Impressionism. That is the name given to the style of wonderful artists as Claude Monet, Edouard Manet, Pierre-Auguste Renoir, and Berthe Morisot and composers as Claude Debussy, Maurice Ravel, and Erik Satie. Monet’s painting “Impression, Sunrise” would give the name to this movement. Debussy and Ravel hated this term, while Satie preferred
Impressionism. That is the name given to the style of wonderful artists as Claude Monet, Édouard Manet, Pierre-Auguste Renoir, and Berthe Morisot and composers as Claude Debussy, Maurice Ravel, and Erik Satie. Monet’s painting “Impression, Sunrise” would give the name to this movement. Debussy and Ravel hated this term, while Satie preferred Dadaism; however, it has been analogous with their music for over a century. These composers have been a major influence in my compositional life. Prelude to the Afternoon of a Faun and Deux Arabesques have stuck with me since hearing them. Satie’s Gymnopedie harmonic texture makes me smile every time I hear it. It’s rhythmically not challenging, but yet such an inspiring composition. Around my senior year in college, I went to the University of Michigan University Symphony Orchestra concert of Ravel’s Daphnis et Chloe Suite 2. This was the first time I heard an orchestra piece by Ravel. I was mesmerized. The trade of the flutes and clarinets in the beginning with the violas and cellos underneath was one of the most beautiful sounds I had ever heard. I immediately went to the classical music store right off campus and bought Pierre Boulez’s recording of
Claude Monet’s “Impression, Sunrise” Daphnis et Chloe. Let’s just say I’ve bought it three times since! My best friend Dr. Earl Brooks and I drove from Denver/Aurora to Aspen. This route on I-70 has to be one of the most beautiful drives in the country. The water from the mountains, the mountains, the ski resorts, the trees, the sunrise/sunset, and the landscape were just breathtaking. It stayed this awesome for the entire three hours. I parallel the painting “Impression, Sunrise” with the word “Aurora.” Aurora means “Dawn” which coincidently is also the sunrise. There are some points in Aurora that are unbelievable, although all of what I have seen in Colorado is majestic. Finally, one can’t mention the word “aurora” without mentioning the Aurora Borealis, which is also one of the beautiful natural phenomena in the world. With Aurora, I wanted to write a piece that showed my gratitude to these composers, as if I was a student of theirs and align that with the beauty of Colorado. I had the honor of being commissioned by Weston Sprott, trombonist of the Metropolitan Opera, to write this piece (I am forever grateful to you, good sir). Several years later, I was inspired after talking to my great friend Leo Eguchi to revisit this composition. I knew I could paint a better picture of the story I wanted to tell (no pun intended). I made a cadenza specifically for Leo, embracing great memories of his senior recital. Then I had the inspiration to make a version for Esther Williams on English Horn. Now, I have decided to make versions for a multitude of instruments. As I did my other chamber piece such as Boanerges and The Vivid Dawn, I thoroughly enjoyed revising and recomposing this piece. I believe that Aurora though difficult, will be a rewarding experience for the player.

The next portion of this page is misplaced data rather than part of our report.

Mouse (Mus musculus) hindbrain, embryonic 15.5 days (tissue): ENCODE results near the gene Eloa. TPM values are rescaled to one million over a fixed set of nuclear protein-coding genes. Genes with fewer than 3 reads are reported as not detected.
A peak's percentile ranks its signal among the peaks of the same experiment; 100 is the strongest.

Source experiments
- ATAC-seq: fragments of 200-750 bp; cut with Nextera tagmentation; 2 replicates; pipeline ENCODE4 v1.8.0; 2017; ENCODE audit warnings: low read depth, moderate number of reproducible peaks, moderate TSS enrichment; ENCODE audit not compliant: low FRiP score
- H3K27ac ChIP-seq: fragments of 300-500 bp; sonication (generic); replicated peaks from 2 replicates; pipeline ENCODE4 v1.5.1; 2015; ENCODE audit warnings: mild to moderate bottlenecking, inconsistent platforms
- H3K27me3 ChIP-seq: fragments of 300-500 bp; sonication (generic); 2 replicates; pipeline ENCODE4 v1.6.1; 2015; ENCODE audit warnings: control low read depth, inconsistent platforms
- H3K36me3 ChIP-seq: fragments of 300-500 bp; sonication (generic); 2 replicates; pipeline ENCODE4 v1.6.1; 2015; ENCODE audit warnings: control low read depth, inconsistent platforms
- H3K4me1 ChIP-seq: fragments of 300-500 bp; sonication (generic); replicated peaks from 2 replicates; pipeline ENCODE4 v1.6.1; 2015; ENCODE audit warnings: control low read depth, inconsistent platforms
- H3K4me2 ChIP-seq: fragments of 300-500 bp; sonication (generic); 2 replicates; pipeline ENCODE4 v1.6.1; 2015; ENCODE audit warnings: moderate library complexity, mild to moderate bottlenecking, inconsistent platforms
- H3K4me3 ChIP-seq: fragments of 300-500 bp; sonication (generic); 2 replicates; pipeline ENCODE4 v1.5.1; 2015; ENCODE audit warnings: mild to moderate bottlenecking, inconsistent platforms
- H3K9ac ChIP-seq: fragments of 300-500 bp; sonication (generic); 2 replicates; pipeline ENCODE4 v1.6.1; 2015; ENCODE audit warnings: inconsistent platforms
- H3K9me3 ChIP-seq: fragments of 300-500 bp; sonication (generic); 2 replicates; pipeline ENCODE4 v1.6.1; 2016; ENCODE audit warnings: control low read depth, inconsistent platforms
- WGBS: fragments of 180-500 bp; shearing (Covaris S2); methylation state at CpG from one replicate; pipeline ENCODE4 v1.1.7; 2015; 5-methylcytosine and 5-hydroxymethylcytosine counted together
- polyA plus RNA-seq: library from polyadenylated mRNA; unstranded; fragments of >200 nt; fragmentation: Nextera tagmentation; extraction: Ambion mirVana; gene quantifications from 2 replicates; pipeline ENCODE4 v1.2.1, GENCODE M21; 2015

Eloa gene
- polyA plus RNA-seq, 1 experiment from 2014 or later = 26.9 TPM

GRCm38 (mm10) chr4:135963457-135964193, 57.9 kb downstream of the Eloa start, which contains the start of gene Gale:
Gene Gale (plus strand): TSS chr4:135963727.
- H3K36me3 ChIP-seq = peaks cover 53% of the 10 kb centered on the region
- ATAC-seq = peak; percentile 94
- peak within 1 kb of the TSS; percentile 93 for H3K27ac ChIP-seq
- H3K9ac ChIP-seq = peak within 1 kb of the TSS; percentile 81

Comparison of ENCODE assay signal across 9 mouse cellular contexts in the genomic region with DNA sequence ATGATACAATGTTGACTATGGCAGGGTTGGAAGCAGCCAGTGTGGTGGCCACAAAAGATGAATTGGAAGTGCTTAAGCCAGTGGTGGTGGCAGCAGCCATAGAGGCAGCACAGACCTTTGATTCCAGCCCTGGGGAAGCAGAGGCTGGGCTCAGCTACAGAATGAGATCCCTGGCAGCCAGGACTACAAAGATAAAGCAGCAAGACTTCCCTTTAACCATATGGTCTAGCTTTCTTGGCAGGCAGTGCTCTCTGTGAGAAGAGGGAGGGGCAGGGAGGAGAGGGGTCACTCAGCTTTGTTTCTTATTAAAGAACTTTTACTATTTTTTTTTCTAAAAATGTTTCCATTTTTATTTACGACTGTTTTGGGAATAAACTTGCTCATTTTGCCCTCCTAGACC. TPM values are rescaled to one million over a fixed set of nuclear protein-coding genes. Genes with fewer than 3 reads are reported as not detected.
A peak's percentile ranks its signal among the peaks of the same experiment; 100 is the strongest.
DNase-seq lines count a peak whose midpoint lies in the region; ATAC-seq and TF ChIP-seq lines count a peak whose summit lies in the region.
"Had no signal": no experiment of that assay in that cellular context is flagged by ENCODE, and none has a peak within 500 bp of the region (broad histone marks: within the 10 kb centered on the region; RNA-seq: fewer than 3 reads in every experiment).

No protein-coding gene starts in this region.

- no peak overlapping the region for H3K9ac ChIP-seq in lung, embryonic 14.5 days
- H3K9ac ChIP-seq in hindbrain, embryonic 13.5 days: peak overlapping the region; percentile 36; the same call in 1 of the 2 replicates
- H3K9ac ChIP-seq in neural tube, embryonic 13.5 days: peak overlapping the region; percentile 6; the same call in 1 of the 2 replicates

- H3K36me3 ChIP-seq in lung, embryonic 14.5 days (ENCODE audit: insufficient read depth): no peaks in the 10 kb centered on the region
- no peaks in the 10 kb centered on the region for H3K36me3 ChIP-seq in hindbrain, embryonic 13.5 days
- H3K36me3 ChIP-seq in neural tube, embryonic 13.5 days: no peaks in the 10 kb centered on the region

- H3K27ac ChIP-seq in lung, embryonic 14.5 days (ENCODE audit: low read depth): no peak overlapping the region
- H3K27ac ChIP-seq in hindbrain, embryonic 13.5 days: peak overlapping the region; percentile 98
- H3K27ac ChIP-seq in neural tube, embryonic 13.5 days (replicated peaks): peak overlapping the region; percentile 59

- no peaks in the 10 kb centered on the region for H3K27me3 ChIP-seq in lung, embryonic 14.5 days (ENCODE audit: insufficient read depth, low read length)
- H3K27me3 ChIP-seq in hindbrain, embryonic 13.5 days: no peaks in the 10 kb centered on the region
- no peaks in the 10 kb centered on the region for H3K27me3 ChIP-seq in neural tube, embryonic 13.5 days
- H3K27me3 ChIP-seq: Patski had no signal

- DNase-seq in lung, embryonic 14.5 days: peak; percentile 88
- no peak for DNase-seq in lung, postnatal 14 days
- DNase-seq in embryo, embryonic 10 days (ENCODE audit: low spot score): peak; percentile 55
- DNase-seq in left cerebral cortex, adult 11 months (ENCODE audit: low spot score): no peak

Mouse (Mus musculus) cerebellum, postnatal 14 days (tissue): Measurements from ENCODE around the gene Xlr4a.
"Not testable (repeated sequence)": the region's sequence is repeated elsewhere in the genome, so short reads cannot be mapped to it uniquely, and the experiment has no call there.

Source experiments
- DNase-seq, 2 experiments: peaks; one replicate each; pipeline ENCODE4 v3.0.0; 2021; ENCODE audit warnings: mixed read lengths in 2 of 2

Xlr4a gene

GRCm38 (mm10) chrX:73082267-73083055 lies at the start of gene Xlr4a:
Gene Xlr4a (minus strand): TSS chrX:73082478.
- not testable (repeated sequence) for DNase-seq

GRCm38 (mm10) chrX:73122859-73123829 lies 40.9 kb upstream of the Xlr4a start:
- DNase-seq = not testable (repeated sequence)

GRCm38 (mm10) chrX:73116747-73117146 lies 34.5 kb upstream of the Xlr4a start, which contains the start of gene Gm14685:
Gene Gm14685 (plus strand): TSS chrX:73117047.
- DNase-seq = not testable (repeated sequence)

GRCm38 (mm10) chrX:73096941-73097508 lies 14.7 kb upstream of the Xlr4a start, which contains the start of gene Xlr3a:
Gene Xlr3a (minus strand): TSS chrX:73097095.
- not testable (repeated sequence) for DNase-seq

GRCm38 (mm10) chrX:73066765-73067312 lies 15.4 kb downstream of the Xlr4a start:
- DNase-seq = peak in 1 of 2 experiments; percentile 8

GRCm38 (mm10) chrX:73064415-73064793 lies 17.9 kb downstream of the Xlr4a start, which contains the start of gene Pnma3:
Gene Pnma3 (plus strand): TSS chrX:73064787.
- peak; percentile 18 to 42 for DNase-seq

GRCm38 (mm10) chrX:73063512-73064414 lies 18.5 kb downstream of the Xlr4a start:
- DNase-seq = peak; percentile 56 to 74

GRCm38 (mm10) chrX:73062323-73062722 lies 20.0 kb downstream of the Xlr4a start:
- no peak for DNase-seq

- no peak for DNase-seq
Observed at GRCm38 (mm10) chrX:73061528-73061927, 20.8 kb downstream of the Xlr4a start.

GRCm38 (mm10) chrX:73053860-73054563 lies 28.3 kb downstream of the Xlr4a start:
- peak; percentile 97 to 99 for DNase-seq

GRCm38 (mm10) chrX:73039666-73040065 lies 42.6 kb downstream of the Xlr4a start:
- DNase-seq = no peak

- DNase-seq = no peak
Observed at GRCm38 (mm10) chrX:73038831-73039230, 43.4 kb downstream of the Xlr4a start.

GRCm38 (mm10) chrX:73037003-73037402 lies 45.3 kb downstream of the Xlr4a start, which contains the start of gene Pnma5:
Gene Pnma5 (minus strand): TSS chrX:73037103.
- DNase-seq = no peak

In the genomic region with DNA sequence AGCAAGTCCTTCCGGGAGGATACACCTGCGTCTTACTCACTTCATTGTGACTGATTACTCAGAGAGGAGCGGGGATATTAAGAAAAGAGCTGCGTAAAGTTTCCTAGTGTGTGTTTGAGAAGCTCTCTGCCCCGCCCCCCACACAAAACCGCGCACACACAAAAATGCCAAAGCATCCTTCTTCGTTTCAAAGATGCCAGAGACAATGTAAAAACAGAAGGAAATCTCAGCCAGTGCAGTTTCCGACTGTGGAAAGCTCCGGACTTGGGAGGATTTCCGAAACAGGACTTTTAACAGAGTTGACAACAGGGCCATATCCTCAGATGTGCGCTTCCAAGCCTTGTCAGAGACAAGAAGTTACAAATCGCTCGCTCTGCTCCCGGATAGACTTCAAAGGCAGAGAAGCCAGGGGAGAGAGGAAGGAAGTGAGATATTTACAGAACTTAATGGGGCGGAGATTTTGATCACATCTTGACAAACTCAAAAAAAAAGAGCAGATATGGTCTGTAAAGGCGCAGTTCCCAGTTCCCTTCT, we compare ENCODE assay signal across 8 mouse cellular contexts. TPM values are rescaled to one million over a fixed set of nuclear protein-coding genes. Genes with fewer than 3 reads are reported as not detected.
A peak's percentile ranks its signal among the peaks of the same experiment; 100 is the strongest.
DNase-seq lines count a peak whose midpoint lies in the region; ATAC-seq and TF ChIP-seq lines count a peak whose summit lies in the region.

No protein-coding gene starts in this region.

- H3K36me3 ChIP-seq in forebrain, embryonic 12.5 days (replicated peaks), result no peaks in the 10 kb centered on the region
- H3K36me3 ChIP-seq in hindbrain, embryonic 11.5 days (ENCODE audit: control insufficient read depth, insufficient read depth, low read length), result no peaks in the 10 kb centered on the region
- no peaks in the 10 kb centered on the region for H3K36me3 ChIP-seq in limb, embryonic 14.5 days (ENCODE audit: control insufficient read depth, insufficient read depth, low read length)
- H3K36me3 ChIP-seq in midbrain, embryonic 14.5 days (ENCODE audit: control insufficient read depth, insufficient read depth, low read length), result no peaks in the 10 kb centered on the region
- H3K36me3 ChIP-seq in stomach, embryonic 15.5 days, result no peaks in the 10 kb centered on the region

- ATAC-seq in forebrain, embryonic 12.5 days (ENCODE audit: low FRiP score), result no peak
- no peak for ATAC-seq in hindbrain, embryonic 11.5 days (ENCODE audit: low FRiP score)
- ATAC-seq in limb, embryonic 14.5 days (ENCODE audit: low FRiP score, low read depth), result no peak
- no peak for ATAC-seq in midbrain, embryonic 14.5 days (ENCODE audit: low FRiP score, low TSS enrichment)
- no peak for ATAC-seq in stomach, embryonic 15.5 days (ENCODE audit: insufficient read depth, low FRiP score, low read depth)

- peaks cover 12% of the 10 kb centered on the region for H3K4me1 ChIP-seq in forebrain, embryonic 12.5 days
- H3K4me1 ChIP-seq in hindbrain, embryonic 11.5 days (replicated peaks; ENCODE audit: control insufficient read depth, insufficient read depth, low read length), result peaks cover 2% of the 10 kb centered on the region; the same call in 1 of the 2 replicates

Musically Yours, Chad "Sir Wick" Hughes